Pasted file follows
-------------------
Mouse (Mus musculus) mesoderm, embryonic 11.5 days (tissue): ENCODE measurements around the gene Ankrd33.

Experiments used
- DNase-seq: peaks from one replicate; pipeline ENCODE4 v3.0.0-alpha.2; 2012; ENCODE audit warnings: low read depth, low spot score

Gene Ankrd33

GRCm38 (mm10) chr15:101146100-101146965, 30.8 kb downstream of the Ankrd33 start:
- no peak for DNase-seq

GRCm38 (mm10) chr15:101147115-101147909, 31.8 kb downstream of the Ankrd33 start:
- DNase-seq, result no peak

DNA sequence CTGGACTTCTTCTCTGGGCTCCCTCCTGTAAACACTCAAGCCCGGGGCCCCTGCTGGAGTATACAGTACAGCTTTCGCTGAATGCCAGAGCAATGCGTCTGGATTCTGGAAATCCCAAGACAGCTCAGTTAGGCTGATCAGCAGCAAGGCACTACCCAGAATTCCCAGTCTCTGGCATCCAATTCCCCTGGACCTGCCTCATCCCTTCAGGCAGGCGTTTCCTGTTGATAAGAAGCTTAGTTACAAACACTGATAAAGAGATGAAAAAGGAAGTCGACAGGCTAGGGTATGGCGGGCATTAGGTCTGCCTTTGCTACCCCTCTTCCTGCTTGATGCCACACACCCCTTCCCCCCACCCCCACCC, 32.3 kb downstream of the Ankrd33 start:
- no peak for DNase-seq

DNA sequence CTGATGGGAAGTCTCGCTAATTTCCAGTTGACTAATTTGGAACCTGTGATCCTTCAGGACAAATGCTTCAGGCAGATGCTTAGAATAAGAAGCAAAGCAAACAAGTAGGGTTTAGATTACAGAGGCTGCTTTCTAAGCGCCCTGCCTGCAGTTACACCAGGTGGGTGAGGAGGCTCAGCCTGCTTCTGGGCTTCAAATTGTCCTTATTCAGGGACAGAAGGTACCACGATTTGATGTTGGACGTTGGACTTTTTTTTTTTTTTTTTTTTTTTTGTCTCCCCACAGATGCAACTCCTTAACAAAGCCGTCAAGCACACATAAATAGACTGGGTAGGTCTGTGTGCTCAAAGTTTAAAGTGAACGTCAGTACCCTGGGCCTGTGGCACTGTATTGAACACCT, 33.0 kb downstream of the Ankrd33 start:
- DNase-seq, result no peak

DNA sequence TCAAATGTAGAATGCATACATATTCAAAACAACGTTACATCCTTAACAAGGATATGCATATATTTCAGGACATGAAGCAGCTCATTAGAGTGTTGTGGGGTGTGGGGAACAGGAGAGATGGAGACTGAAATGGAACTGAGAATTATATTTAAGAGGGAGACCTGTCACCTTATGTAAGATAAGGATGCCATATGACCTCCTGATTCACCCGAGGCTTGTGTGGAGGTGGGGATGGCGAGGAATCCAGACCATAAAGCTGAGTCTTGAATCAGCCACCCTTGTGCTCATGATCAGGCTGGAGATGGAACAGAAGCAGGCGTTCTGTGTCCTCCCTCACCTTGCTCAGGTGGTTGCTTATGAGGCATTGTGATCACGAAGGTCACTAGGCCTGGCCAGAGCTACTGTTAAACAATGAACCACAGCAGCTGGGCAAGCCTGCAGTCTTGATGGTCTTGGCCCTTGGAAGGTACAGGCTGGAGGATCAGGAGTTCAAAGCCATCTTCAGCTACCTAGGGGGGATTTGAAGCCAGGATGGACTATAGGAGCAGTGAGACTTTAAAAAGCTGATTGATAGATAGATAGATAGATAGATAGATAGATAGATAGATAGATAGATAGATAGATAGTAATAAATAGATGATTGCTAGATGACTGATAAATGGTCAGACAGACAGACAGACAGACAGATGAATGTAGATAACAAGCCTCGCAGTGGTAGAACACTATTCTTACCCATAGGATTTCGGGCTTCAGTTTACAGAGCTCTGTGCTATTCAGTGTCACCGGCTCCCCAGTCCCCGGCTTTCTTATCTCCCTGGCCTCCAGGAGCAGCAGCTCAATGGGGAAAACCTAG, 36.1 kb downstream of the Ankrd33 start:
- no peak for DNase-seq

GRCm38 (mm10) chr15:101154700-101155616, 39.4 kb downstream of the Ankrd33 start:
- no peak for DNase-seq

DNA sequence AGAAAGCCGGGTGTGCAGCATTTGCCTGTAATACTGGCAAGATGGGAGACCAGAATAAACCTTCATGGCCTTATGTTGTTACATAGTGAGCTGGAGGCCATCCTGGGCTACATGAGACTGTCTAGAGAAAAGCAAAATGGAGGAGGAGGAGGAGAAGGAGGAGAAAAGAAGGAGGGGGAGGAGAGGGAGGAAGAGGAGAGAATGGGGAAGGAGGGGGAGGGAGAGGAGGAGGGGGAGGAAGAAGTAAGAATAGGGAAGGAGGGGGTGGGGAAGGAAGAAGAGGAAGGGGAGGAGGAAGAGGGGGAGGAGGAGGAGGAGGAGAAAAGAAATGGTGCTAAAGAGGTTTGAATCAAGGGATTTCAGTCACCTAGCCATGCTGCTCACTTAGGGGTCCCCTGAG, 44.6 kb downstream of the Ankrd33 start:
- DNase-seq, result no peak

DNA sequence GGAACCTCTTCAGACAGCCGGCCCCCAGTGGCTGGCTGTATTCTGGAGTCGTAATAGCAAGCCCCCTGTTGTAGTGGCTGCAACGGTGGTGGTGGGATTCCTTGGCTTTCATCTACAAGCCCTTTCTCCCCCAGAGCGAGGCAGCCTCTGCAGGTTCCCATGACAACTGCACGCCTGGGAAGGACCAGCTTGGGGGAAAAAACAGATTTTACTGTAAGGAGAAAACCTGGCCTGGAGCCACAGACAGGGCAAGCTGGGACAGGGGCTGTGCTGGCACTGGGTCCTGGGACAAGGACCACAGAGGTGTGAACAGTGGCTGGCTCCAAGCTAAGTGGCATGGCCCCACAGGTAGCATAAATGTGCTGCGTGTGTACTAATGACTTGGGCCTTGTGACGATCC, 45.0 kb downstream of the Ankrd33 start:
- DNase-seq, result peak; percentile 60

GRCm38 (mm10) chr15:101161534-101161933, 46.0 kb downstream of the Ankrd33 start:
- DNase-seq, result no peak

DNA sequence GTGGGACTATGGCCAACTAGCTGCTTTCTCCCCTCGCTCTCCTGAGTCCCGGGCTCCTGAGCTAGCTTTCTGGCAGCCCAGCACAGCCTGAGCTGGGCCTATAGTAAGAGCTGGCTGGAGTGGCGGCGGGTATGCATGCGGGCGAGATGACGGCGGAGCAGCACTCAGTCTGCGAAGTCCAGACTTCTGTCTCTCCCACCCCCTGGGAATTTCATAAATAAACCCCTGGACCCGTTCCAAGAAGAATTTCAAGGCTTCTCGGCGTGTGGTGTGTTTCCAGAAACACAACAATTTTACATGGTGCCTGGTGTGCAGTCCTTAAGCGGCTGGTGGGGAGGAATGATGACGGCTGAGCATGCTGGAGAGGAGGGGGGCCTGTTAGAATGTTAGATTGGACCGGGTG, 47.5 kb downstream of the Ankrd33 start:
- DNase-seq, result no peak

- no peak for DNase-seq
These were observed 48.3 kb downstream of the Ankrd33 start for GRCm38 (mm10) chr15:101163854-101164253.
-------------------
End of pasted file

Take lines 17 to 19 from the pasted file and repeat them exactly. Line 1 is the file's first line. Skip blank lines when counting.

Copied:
DNA sequence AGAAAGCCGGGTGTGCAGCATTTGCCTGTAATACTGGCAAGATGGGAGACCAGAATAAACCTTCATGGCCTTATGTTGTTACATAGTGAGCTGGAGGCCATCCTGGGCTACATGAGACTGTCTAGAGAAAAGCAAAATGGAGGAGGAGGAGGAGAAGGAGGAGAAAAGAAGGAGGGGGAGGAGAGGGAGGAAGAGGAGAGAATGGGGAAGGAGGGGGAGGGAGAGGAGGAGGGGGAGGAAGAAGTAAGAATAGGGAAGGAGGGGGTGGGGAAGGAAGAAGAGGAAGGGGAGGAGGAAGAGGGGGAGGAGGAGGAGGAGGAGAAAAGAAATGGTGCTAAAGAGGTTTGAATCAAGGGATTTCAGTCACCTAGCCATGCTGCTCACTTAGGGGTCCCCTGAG, 44.6 kb downstream of the Ankrd33 start:
- DNase-seq, result no peak

DNA sequence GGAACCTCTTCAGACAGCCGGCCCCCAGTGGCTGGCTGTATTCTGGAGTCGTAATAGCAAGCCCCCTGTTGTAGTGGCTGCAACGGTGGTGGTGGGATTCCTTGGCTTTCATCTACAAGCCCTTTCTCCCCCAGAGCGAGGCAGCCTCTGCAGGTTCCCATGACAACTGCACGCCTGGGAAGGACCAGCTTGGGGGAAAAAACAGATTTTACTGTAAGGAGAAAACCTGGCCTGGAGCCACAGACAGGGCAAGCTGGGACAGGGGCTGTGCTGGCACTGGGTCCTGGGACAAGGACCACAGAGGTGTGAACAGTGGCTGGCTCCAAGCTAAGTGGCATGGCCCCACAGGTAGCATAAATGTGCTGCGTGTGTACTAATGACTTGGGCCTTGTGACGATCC, 45.0 kb downstream of the Ankrd33 start: